Inequality and Inequity in Outpatient Care Utilization in Ethiopia: A Decomposition Analysis of Ethiopian National Health Accounts
Received 11 October 2020
Accepted for publication 16 January 2021
Published 2 February 2021 Volume 2021:13 Pages 89—98
Checked for plagiarism Yes
Review by Single anonymous peer review
Peer reviewer comments 2
Editor who approved publication: Professor Giorgio Lorenzo Colombo
Hilawi Kifle,1 Bedasa Taye Merga,2 Yadeta Dessie,2 Melake Demena,2 Gelana Fekadu,3 Belay Negash2
1Haramaya University Higher Health Center, Haramaya University, Haramaya, Ethiopia; 2School of Public Health, College of Health and Medical Sciences, Haramaya University, Harar, Ethiopia; 3School of Nursing and Midwifery, College of Health and Medical Sciences, Haramaya University, Harar, Ethiopia
Correspondence: Bedasa Taye Merga
School of Public Health, College of Health and Medical Sciences, Haramaya University, P.O. Box 235, Harar, Ethiopia
Background: Inequity in healthcare use is avoidable inequality, and it exists when there are differences in the use of healthcare after standardization of different needs among the population. In Ethiopia, wide variation and lower achievement exists in outpatient visit per person per year against the target to reach by 2020. Therefore, this study is aimed at measuring inequalities and inequities in outpatient care utilization in Ethiopia.
Methods: The study utilized data from 2015/16 Ethiopian National Health Account survey. The analysis included a weighted sample of 42,460 individuals. Concentration curve and indices were used to measure inequality in outpatient care utilization. Deviations in the degree to which outpatient care was distributed according to need were measured by the horizontal inequity index. All statistical analyses were done using STATA version 14. In all analyses statistical significance was declared at a p-value < 0.05 and a 95% confidence interval.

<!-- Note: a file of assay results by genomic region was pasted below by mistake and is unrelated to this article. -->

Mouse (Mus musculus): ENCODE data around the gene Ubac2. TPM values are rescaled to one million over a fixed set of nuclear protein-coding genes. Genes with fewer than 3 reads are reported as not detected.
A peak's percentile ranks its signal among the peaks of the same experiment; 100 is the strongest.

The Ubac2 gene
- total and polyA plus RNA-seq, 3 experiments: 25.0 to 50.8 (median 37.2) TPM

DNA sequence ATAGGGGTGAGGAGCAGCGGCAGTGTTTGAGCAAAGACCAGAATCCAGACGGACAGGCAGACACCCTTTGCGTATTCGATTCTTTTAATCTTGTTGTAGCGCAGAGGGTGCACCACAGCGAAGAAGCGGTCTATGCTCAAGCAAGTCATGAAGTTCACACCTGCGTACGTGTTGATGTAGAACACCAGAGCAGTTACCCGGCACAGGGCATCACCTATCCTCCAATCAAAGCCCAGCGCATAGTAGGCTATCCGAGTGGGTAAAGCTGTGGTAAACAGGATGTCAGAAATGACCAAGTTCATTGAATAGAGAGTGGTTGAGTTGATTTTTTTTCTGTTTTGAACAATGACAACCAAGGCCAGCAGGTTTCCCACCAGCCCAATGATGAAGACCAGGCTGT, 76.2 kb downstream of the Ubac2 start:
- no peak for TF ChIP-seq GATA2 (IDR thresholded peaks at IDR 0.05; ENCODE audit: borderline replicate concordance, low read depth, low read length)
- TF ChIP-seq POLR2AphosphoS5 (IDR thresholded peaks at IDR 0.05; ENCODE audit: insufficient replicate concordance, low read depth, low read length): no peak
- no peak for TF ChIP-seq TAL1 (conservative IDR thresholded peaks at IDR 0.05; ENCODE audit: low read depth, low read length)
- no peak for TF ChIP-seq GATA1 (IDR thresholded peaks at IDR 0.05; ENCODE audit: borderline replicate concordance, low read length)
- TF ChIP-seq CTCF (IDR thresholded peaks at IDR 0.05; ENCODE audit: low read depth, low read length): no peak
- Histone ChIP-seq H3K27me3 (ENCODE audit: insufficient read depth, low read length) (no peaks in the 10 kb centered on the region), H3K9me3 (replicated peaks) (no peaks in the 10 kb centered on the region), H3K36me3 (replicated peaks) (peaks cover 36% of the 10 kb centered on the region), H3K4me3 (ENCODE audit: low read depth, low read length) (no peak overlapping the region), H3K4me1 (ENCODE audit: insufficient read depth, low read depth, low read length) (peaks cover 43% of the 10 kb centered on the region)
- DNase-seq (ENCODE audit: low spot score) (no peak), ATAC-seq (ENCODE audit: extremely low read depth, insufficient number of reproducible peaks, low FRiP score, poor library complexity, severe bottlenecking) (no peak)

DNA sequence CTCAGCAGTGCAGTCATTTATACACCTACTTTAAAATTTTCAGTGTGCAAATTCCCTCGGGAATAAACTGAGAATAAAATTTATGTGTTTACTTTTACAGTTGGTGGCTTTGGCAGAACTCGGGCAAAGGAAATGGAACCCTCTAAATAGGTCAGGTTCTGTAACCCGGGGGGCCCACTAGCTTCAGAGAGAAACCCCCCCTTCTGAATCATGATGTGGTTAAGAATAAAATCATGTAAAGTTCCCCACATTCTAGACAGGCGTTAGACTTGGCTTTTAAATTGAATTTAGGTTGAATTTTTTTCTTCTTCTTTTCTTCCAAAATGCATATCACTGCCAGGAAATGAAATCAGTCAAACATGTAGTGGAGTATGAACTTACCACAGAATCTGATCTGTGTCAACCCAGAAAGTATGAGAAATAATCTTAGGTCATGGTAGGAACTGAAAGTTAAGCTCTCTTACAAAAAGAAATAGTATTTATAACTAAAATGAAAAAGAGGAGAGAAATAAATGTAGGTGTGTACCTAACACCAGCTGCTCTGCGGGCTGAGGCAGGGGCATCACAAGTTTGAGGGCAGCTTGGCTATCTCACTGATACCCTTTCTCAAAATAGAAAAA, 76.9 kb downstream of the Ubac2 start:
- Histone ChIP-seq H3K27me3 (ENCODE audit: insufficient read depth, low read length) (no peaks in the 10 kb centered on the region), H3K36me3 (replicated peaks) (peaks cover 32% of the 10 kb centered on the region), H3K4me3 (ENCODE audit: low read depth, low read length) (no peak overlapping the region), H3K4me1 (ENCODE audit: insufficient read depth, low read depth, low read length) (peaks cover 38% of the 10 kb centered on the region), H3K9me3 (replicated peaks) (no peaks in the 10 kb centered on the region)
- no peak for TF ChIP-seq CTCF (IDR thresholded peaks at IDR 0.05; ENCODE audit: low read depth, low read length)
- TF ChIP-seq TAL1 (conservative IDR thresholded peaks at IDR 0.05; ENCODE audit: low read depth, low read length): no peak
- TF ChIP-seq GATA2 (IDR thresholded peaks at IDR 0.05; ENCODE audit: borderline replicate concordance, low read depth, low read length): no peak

Results: The outpatient care utilizations were found to be concentrated among the rich. The actual (C = 0.0335, 95% CI: 0.0298, 0.0431) and need predicted (C = 0.0157, 95% CI: 0.0117, 0.0413) utilizations were concentrated among the rich. The distributions of outpatient care in Ethiopians were pro-rich (rich-favoring). The decomposition analysis revealed that need factors were the main positive contributors to the inequality (23.6%) and non-need factors were among the negative contributors to the inequality (− 48.4%).
Conclusion: This study evidenced the presence of rich-favoring inequality and inequity in outpatient care utilization in Ethiopia. Therefore, there is a need to consider implementation strategies that focus on fairness in healthcare utilization.
Keywords: national health accounts, outpatient care utilization, inequality, inequity, decomposition analysis, Ethiopia
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